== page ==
Braves trade Aybar to Tigers, clearing path for Swanson

August 17, 2016
FILE - This July 10, 2016 file photo shows U.S. Team's Dansby Swanson, of the Atlanta Braves, follows through during the second inning of the All-Star Futures baseball game against the World Team in San Diego. Atlanta Braves' shortstop Erick Aybar has been traded to the Detroit Tigers for minor league catcher Kade Scivicque, clearing room for Atlanta to call up top prospect Dansby Swanson. Swanson, the No. 1 overall draft pick of 2015, will be in the lineup at shortstop and make his major league debut Wednesday, Aug. 17, 2016. (AP Photo/Lenny Ignelzi)

ATLANTA (AP) — Braves shortstop Erick Aybar has been traded to the Detroit Tigers, clearing a path for Alanta to call up top prospect Dansby Swanson.

Swanson, the No. 1 overall draft pick of 2015, will be in the lineup at shortstop on Wednesday against Minnesota in his major league debut.

“I think that Dansby is going to be able to handle it mentally,” said John Hart, Atlanta’s president of baseball operations. “He’s not a kid that if he comes in and really struggles right out of the gate that it’s going to affect him. This is a kid that finds a lot of ways to help you win games other than maybe what he does with the bat.”

Atlanta received infielder Mike Aviles and catcher Kade Scivicque in Tuesday’s trade.

Swanson, acquired last December in the deal that sent starting pitcher Shelby Miller to Arizona, has split the season between Class A Carolina and Double-A Mississippi. In 127 games in the minors, Swanson is hitting .277 with 10 homers and 66 RBIs.

Aybar gives the Tigers experience at shortstop as Jose Iglesias recovers from a hamstring injury. Aybar is hitting .242 with two homers and 26 RBIs and is making $8.5 million in the final year of his contract.

“This is something that came together in the last 24 hours,” Atlanta general manager John Coppolella said. “I think they had some injuries and had a need open. We’re trying to get better and younger. We feel this trade does that for us.”

Atlanta acquired Aybar last November with minor league pitcher Sean Newcomb as part of the trade that sent Gold Glove shortstop Andrelton Simmons to the Los Angeles Angels.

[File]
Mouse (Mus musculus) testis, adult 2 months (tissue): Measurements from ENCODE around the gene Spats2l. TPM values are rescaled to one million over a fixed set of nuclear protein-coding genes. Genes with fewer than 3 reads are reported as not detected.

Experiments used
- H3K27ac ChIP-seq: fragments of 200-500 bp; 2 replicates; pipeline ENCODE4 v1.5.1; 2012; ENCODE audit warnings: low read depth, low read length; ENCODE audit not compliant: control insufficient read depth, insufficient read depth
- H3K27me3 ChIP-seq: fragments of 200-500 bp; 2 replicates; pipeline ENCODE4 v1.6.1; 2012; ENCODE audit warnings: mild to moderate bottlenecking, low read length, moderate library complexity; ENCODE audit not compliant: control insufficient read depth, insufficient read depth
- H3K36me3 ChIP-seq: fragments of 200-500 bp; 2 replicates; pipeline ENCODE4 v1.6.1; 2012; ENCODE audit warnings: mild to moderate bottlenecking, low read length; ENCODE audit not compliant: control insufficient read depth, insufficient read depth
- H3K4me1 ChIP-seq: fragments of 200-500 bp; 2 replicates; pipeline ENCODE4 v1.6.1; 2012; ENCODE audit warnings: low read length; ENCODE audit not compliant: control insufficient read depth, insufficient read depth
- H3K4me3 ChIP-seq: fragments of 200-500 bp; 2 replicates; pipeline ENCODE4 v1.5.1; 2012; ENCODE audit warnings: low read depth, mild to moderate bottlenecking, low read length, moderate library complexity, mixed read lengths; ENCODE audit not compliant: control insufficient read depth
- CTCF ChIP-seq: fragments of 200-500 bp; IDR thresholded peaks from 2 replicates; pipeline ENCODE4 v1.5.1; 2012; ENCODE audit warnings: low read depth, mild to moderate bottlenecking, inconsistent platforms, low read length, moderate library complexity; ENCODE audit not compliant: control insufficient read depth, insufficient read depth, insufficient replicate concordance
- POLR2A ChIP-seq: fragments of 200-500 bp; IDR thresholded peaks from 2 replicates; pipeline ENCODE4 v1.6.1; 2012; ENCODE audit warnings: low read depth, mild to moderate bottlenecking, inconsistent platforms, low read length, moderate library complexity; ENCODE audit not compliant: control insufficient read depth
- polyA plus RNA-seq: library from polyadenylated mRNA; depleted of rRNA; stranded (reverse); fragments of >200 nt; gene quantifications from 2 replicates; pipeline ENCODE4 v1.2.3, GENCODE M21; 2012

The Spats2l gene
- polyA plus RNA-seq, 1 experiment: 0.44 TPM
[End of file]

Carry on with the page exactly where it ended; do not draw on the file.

Aybar, in his 11th big league season, was in the starting lineup for Tuesday’s game against Minnesota but was removed after taking batting practice and replaced by Chase d’Arnaud.

Tigers general manager Al Avila wanted to make the deal because he values Aybar’s versatility as Detroit tries to stay in the AL wild-card race.

“He’s a switch-hitter,” Avila said. “He can play short. He can play third. He can play second. Really, if we needed him to, in a pinch, if we had to — and I hope we don’t — we could throw him in the outfield. But right now he gives us an experienced veteran-type player that we feel will give us a little better offense than, let’s say Aviles.”

Aviles, 35, hit .210 with one homer and six RBIs in 68 games with the Tigers.

Scivicque, 23, hit .282 with six homers and 41 RBIs in 105 games for Single-A Lakeland. Before acquiring Scivicque, the Braves had no significant catching prospects in their minor league system.

Scivicque was ranked as Detroit’s No. 20 prospect before the season by MLB.com.

“We’ve said this is probably our biggest area of need,” Coppolella said. “We don’t have young, upper-level catching. We’ve been trying to find it. He’s a good player. He’s a fourth-round pick. He’s got off-the-charts makeup, too. We did a lot of work on him. He’s a great makeup guy. Can really lead a staff.”

Detroit recalled outfielder Steven Moya from Triple-A Toledo to take Aviles’ spot on the 25-man roster.

Coppolella said second baseman Ozzie Albies, the Braves’ No. 2 prospect, will stay at Mississippi for now, but could be in Atlanta soon.

Albies moved from shortstop to second base this year so the Braves could watch him play alongside Swanson. But at 19, Albies is three years younger than Swanson and needs more time in the minors.

“We’ll kind of go day by day with him and see how it goes,” Coppolella said. “He’s got a bright future. It won’t be long before he’s up here soon, and there’ll be a lot of good, young players following as well.”


Associated Press freelance writer Dave Hogg in Detroit contributed to this report.

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